Friday, March 7, 2014
WASHINGTON - Attorney General Eric Holder is getting plenty of conflicting advice as he tries to figure out how the federal government should respond to the decision by voters in Washington state and Colorado to legalize marijuana for recreational use.
Attorney General Eric Holder, testifying Wednesday, faces policy opinions that range from leniency to nullification of new state laws.
The Associated Press
LEGALIZATION EFFORTS IN MAINE
The national debate of recreational marijuana may eventually shape events in Maine.
Rep. Diane Russell, a Portland Democrat, has submitted a bill that seeks to legalize marijuana statewide so that it can be taxed and regulated much like alcohol. That bill has not been debated.
The Portland Green Independent Committee, meanwhile, plans to collect signatures for a referendum that would ask residents whether they want to legalize marijuana within city limits. A citywide vote could happen as early as November.
Maine also has a medical marijuana law that gives those with qualified medical conditions the right to grow their own marijuana, buy it from one of eight nonprofit dispensaries or buy from a certified caregiver.
The latest came Wednesday from Democratic Sen. Patrick Leahy of Vermont, the chairman of the Senate Judiciary Committee, who told Holder to focus on prosecuting larger federal crimes as he deals with the fallout of automatic spending cuts ordered by Congress.
"If you're going to be -- because of budget cuts -- prioritizing matters, I would suggest there are more serious things than minor possession of marijuana, but it's a personal view," Leahy told Holder, adding that other states are sure to follow the lead of Washington and Colorado.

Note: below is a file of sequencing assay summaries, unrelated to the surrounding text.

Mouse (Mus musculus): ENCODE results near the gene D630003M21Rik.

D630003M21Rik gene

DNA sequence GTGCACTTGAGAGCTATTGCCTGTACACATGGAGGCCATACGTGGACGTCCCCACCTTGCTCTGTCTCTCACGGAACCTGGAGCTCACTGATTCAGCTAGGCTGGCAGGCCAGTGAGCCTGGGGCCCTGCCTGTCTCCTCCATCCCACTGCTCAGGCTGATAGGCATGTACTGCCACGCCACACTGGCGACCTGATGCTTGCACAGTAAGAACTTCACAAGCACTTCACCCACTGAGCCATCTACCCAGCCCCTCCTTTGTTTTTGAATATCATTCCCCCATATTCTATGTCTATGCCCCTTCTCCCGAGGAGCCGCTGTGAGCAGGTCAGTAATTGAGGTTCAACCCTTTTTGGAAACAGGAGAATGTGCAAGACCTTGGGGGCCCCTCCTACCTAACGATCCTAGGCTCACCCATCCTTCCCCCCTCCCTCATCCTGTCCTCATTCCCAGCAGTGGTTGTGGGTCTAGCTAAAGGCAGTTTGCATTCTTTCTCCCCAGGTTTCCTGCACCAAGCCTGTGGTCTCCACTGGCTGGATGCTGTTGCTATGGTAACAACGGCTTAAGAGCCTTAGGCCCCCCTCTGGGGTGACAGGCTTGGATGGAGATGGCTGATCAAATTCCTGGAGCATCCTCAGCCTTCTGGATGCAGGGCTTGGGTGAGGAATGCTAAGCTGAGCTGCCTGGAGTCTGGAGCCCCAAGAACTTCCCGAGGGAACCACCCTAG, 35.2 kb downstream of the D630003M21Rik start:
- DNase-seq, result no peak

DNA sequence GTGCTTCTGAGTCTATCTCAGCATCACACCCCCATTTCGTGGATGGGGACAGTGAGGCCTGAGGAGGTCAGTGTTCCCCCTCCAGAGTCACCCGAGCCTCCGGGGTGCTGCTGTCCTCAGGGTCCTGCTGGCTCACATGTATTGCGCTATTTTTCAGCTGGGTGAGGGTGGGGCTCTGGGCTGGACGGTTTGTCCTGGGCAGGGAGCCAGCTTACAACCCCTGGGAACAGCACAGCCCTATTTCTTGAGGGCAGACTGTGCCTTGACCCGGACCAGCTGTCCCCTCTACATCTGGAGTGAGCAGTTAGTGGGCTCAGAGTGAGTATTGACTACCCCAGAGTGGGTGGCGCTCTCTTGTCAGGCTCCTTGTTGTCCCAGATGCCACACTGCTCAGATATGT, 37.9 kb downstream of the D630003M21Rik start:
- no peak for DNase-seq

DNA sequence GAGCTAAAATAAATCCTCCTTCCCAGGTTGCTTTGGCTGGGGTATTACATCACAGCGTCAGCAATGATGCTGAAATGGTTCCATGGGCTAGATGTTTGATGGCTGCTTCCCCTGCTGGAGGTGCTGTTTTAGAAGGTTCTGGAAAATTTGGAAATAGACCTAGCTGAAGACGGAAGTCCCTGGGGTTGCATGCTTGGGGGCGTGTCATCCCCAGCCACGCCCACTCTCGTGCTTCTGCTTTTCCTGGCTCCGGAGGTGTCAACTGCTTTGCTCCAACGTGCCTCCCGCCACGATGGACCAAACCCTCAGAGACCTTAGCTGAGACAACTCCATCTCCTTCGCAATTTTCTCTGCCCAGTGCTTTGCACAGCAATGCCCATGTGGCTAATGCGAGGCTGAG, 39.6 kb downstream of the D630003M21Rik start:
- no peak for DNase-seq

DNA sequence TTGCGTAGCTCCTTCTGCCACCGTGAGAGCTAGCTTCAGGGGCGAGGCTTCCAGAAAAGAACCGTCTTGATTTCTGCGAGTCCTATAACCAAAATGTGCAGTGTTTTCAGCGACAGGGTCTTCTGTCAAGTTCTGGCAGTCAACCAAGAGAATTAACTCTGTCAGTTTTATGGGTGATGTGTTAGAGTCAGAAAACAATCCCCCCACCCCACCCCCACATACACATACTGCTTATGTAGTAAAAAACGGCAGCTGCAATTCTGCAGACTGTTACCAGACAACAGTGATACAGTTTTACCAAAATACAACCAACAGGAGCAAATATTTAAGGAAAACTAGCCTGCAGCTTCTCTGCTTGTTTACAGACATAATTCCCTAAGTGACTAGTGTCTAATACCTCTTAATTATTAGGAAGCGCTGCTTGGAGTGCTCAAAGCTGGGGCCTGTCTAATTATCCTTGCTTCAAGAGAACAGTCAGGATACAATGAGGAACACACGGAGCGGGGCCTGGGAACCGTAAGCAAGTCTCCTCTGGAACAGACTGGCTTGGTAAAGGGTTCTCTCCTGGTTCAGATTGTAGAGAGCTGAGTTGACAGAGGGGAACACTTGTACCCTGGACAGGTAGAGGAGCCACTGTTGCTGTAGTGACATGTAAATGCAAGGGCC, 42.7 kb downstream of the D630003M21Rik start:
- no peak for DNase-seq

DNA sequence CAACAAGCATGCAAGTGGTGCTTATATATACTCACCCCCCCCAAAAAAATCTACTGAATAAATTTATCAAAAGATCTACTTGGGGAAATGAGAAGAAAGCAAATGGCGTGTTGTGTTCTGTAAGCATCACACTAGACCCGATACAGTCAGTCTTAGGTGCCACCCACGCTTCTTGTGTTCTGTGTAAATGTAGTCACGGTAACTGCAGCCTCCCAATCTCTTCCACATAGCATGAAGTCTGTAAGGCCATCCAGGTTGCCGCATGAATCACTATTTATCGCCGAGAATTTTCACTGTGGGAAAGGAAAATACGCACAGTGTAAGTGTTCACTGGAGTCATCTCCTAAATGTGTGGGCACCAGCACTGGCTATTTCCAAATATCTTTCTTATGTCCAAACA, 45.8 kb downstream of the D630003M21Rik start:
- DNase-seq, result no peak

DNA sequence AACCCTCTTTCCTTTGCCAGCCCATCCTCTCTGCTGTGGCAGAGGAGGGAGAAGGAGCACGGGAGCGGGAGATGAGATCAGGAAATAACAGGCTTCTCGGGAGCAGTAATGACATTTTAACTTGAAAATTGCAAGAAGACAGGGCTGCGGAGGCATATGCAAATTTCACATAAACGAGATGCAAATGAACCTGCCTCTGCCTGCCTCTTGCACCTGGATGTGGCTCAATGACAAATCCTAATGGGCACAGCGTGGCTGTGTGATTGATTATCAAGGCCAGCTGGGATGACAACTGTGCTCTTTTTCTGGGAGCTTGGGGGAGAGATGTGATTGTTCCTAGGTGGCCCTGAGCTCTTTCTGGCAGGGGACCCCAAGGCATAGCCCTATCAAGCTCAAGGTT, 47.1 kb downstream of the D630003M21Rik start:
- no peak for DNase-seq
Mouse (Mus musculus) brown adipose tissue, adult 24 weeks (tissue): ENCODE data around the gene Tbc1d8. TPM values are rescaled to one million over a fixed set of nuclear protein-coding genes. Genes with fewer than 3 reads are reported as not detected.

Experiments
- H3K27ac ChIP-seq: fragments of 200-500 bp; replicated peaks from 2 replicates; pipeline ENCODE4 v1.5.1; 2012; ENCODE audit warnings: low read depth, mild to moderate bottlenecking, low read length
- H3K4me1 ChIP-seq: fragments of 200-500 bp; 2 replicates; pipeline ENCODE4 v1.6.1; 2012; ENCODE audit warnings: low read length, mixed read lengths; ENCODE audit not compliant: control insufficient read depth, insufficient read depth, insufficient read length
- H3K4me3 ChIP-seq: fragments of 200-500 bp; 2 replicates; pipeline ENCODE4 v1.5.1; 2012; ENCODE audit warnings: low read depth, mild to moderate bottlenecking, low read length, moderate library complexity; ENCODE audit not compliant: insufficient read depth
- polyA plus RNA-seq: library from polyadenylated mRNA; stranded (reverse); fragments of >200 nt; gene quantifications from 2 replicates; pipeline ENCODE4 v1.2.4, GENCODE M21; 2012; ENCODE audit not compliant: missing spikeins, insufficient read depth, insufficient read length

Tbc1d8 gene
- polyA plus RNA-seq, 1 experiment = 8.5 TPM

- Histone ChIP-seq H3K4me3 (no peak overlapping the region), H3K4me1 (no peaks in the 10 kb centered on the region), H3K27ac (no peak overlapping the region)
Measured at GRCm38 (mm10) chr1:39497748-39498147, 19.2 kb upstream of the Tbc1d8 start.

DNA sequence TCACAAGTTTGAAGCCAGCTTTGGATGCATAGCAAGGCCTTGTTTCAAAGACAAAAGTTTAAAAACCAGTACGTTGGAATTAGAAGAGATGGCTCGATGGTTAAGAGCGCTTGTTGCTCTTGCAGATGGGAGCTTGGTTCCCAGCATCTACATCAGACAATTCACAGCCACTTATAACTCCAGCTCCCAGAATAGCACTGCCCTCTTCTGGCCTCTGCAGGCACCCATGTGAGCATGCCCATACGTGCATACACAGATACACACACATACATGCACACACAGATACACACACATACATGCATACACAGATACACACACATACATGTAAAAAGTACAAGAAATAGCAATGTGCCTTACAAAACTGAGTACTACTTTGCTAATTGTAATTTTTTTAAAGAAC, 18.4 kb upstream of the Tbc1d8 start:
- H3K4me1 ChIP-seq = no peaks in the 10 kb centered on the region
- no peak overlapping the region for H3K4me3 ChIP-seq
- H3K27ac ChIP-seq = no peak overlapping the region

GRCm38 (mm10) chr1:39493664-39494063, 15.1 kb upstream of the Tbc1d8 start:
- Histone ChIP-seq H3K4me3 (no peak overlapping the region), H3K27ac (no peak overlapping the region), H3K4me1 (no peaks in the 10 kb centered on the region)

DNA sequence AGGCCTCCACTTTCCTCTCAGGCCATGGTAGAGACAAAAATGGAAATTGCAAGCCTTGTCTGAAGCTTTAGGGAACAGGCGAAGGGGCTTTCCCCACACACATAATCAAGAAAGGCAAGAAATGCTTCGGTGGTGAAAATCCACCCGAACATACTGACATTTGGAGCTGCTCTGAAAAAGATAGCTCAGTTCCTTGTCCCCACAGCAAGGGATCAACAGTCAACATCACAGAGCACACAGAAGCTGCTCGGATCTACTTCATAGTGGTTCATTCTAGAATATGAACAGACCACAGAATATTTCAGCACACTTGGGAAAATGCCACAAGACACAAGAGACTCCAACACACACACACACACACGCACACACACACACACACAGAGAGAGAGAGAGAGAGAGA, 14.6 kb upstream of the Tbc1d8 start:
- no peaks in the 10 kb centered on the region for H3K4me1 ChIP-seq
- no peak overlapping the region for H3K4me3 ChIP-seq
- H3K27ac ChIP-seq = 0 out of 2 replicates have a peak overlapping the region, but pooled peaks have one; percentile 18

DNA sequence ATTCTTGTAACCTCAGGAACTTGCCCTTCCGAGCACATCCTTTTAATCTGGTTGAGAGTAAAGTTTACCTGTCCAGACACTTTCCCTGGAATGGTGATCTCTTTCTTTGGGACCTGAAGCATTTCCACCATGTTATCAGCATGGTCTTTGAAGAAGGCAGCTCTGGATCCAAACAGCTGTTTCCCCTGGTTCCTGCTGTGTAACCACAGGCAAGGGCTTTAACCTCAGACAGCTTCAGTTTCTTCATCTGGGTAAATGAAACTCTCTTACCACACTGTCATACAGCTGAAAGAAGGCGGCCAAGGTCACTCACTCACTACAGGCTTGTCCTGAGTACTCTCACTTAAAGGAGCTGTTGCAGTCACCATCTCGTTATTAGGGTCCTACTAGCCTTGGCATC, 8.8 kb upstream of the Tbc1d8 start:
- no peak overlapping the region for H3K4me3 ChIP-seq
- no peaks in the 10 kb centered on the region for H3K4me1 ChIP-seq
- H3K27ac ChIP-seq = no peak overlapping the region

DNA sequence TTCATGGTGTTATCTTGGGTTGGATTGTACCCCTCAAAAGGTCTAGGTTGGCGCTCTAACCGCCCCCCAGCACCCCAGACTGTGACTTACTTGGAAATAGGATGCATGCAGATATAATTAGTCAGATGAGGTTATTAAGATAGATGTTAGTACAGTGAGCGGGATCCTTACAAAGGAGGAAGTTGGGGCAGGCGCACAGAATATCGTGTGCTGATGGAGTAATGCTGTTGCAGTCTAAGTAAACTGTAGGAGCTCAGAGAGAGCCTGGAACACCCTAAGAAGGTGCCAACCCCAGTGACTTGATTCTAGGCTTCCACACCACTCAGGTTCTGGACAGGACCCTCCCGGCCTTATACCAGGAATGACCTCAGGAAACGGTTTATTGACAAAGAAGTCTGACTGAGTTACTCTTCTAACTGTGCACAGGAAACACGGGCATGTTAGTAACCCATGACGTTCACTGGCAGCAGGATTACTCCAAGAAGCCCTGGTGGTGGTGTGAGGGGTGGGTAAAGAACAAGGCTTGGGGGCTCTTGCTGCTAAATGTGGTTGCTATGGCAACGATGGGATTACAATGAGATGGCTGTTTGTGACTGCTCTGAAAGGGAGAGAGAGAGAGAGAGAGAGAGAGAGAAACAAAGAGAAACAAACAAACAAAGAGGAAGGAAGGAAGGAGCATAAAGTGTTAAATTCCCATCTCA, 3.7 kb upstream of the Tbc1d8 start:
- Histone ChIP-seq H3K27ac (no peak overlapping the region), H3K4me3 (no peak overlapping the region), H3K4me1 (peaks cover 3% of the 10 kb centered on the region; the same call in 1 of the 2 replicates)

While Leahy urged leniency, others want Holder to use his job as the nation's top law enforcement official to get tough with states that want to ignore federal drug laws.
On Tuesday, eight former Drug Enforcement Administration chiefs said the Obama administration should move aggressively to nullify the state legalization laws. And on the same day, a United Nations agency said the United States would be violating international drug treaties by allowing the state laws to stand.
Holder told senators that he's reviewing the states' new laws and plans a quick decision after having already met with governors of both states.
"We've had good communication. ... I expect that we will have an ability to announce what our policy is going to be relatively soon," Holder said.
With the state and federal laws clearly at odds, Holder is sure to face heat no matter what he decides. And so far, he has given little public indication of what he will do.
Marijuana advocates, however, are hoping that Holder's boss, President Obama, is on their side.
When the president was asked about the new state laws in an interview with ABC's Barbara Walters in December, Obama suggested that the federal government would be unlikely to take a hard line, saying: "We've got bigger fish to fry."
As both Washington and Colorado continue with their plans to open marijuana dispensaries later this year, the legalization issue promises to get more attention on Capitol Hill in coming weeks.
Leahy announced earlier that he wants his committee to conduct a hearing into the differences among state and federal marijuana laws.